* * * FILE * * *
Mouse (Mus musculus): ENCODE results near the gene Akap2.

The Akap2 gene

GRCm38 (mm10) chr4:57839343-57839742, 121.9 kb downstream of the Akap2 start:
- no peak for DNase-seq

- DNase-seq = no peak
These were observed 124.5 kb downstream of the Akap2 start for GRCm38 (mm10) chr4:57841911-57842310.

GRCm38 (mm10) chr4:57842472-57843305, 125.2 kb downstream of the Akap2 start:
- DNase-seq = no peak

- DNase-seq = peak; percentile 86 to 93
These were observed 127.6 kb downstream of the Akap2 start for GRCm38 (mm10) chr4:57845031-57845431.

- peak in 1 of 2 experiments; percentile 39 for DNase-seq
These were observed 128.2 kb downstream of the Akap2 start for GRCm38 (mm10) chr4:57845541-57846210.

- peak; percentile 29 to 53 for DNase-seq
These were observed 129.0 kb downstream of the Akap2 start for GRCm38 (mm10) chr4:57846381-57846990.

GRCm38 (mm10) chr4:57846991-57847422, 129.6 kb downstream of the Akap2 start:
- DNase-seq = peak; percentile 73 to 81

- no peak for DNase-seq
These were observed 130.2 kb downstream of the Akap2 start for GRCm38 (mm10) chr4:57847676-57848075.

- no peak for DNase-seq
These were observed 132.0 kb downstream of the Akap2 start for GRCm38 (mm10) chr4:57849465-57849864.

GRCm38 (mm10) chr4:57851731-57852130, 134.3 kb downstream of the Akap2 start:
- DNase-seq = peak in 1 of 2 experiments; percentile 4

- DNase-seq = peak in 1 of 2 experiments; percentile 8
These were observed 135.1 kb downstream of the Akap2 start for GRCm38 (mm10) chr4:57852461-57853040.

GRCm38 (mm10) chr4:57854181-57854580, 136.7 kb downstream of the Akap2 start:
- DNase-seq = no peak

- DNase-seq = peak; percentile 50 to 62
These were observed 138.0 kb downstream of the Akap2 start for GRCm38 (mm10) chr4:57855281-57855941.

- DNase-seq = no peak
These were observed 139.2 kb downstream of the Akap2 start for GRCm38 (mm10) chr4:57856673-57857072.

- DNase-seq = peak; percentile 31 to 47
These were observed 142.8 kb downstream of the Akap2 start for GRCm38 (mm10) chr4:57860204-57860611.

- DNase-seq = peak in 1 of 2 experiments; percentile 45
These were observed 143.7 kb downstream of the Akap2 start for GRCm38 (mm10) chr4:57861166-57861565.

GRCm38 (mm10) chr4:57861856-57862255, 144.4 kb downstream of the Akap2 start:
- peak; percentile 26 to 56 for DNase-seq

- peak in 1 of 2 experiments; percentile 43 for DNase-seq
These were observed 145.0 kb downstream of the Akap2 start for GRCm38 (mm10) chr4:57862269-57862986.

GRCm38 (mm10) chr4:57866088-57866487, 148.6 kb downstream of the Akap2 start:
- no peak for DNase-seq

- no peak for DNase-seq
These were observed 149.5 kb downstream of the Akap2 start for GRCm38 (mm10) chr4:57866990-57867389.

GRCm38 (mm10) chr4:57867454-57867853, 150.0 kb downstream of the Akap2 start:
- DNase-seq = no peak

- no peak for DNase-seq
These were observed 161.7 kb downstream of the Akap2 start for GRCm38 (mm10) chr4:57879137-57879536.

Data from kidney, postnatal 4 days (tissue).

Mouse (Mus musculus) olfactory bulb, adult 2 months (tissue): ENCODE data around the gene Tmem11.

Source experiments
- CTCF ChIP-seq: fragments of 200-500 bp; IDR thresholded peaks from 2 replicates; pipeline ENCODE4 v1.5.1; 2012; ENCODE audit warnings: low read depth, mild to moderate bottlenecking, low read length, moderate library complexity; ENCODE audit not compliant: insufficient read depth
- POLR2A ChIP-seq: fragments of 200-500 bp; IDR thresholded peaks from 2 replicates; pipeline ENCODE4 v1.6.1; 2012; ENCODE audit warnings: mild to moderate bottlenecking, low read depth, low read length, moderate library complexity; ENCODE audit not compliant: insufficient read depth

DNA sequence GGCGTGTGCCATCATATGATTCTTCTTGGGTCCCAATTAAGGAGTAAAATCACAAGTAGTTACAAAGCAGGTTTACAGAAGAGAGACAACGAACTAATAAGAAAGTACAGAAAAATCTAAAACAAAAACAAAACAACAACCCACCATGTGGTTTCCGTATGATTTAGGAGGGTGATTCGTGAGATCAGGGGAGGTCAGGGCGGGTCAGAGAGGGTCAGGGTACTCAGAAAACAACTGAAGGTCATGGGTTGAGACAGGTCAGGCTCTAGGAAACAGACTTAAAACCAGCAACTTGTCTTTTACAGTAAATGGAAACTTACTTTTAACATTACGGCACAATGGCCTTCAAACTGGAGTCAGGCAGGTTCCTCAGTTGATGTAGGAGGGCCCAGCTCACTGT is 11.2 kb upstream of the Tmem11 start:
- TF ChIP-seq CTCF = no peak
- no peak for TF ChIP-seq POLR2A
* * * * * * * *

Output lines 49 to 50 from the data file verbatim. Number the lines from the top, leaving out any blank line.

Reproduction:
Source experiments
- CTCF ChIP-seq: fragments of 200-500 bp; IDR thresholded peaks from 2 replicates; pipeline ENCODE4 v1.5.1; 2012; ENCODE audit warnings: low read depth, mild to moderate bottlenecking, low read length, moderate library complexity; ENCODE audit not compliant: insufficient read depth